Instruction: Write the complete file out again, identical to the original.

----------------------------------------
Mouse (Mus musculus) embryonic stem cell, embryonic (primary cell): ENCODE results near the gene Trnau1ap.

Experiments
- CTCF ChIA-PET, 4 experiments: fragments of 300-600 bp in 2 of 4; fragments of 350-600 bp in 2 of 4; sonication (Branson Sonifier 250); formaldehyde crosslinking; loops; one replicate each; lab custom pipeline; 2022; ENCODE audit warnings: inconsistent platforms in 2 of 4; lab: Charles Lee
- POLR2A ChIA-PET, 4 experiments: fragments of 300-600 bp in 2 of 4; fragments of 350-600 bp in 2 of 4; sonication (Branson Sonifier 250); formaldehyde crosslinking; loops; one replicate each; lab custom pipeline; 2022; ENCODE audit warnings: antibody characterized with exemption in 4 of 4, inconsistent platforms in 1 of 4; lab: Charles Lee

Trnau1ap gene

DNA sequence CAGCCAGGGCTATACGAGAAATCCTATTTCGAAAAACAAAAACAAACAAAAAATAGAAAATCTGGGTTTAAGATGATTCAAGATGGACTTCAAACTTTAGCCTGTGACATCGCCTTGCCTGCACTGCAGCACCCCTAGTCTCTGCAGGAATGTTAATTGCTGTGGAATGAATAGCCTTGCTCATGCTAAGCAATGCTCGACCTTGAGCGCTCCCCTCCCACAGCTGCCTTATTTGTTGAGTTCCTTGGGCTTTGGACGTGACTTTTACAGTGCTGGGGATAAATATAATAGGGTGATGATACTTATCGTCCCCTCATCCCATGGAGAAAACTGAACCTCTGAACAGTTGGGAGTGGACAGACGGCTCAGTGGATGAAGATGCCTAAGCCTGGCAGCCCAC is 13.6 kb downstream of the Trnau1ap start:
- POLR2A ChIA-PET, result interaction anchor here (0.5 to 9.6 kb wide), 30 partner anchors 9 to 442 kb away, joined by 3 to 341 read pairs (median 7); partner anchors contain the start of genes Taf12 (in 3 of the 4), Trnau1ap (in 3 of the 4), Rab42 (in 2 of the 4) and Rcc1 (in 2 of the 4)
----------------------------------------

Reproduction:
Mouse (Mus musculus) embryonic stem cell, embryonic (primary cell): ENCODE results near the gene Trnau1ap.

Experiments
- CTCF ChIA-PET, 4 experiments: fragments of 300-600 bp in 2 of 4; fragments of 350-600 bp in 2 of 4; sonication (Branson Sonifier 250); formaldehyde crosslinking; loops; one replicate each; lab custom pipeline; 2022; ENCODE audit warnings: inconsistent platforms in 2 of 4; lab: Charles Lee
- POLR2A ChIA-PET, 4 experiments: fragments of 300-600 bp in 2 of 4; fragments of 350-600 bp in 2 of 4; sonication (Branson Sonifier 250); formaldehyde crosslinking; loops; one replicate each; lab custom pipeline; 2022; ENCODE audit warnings: antibody characterized with exemption in 4 of 4, inconsistent platforms in 1 of 4; lab: Charles Lee

Trnau1ap gene

DNA sequence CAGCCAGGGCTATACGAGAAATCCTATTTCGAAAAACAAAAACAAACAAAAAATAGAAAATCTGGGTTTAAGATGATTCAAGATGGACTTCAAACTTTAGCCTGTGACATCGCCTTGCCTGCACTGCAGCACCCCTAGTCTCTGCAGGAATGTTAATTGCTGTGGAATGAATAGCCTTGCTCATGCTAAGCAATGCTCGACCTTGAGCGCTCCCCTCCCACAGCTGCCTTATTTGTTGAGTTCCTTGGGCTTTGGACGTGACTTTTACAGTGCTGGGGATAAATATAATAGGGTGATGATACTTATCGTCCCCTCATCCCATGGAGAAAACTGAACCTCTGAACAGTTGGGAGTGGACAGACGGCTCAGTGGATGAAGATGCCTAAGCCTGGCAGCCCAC is 13.6 kb downstream of the Trnau1ap start:
- POLR2A ChIA-PET, result interaction anchor here (0.5 to 9.6 kb wide), 30 partner anchors 9 to 442 kb away, joined by 3 to 341 read pairs (median 7); partner anchors contain the start of genes Taf12 (in 3 of the 4), Trnau1ap (in 3 of the 4), Rab42 (in 2 of the 4) and Rcc1 (in 2 of the 4)